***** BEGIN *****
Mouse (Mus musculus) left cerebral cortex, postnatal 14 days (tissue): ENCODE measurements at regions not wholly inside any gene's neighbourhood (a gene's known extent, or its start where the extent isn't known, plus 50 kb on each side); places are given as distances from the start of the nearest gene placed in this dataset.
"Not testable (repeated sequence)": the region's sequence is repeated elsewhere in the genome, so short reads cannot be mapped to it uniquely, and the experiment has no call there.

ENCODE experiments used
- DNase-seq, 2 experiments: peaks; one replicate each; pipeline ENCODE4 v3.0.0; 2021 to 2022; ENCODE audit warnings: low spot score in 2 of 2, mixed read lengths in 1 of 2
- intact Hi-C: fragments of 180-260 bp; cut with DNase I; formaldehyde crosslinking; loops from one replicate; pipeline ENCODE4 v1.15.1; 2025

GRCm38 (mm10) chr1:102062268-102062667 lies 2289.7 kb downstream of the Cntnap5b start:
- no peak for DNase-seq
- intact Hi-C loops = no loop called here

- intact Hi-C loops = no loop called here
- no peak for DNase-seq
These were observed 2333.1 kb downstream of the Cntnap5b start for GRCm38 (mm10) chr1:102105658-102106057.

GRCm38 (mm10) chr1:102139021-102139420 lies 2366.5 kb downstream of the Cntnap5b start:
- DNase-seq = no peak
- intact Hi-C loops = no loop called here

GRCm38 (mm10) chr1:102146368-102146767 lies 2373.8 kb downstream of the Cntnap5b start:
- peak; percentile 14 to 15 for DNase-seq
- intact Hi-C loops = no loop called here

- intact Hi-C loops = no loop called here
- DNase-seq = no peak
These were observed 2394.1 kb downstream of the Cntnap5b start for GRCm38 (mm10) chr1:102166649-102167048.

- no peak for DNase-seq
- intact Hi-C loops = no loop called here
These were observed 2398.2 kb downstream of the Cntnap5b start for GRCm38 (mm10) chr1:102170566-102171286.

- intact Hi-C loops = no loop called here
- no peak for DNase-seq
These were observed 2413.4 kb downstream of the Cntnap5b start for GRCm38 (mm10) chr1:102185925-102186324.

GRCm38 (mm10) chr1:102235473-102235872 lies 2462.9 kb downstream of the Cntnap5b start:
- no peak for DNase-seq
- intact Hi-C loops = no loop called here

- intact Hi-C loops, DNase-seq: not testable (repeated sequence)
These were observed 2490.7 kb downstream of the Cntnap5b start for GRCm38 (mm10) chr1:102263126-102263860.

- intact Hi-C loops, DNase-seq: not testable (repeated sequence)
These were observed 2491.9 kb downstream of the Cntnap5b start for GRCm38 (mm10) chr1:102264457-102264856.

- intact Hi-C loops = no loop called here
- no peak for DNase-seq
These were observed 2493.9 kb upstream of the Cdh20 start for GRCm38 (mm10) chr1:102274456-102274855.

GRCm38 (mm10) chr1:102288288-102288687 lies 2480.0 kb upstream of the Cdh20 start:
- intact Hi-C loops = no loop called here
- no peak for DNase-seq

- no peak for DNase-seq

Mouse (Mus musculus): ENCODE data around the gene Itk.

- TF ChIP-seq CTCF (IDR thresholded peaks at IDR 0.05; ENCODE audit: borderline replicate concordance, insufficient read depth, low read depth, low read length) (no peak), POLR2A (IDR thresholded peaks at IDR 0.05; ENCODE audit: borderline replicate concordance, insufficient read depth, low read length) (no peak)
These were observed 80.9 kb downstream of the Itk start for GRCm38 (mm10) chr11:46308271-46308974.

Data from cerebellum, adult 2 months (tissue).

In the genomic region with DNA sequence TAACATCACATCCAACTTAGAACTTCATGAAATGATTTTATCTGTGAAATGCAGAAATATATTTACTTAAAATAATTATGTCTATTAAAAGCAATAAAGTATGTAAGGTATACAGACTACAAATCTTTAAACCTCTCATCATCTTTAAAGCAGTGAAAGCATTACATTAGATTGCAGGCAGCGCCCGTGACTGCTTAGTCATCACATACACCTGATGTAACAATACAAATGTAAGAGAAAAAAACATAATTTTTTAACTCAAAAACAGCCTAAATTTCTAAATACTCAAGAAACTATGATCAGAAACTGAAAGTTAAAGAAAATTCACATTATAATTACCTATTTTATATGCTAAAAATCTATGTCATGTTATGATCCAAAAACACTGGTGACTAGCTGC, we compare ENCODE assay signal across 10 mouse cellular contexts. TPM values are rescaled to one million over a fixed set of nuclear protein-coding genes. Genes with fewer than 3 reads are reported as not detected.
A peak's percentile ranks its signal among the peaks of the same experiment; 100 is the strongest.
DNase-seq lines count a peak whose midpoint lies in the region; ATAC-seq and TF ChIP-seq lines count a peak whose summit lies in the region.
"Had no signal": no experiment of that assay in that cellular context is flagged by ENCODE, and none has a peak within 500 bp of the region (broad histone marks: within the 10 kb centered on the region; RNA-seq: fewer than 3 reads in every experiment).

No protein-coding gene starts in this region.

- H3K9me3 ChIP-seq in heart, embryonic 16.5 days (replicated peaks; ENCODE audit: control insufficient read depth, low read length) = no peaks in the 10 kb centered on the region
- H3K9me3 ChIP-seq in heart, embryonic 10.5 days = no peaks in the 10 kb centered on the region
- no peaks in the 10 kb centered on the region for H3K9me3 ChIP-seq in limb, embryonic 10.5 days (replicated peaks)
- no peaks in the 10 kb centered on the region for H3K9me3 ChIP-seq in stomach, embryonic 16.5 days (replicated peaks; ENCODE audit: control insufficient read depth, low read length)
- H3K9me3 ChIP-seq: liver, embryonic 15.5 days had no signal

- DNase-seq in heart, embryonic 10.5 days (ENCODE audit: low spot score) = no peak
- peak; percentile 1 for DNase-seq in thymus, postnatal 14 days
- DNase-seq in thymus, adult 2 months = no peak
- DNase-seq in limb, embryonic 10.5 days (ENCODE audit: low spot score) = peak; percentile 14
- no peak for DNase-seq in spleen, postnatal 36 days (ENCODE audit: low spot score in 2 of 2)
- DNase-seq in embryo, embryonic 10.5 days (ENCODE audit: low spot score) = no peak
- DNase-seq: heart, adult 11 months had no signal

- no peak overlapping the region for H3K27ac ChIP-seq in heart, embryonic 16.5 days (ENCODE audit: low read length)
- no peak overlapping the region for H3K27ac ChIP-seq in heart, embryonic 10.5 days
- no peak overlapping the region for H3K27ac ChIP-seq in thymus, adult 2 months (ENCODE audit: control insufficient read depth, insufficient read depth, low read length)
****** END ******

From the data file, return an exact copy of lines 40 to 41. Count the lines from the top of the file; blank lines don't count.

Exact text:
- no peak for DNase-seq

Mouse (Mus musculus): ENCODE data around the gene Itk.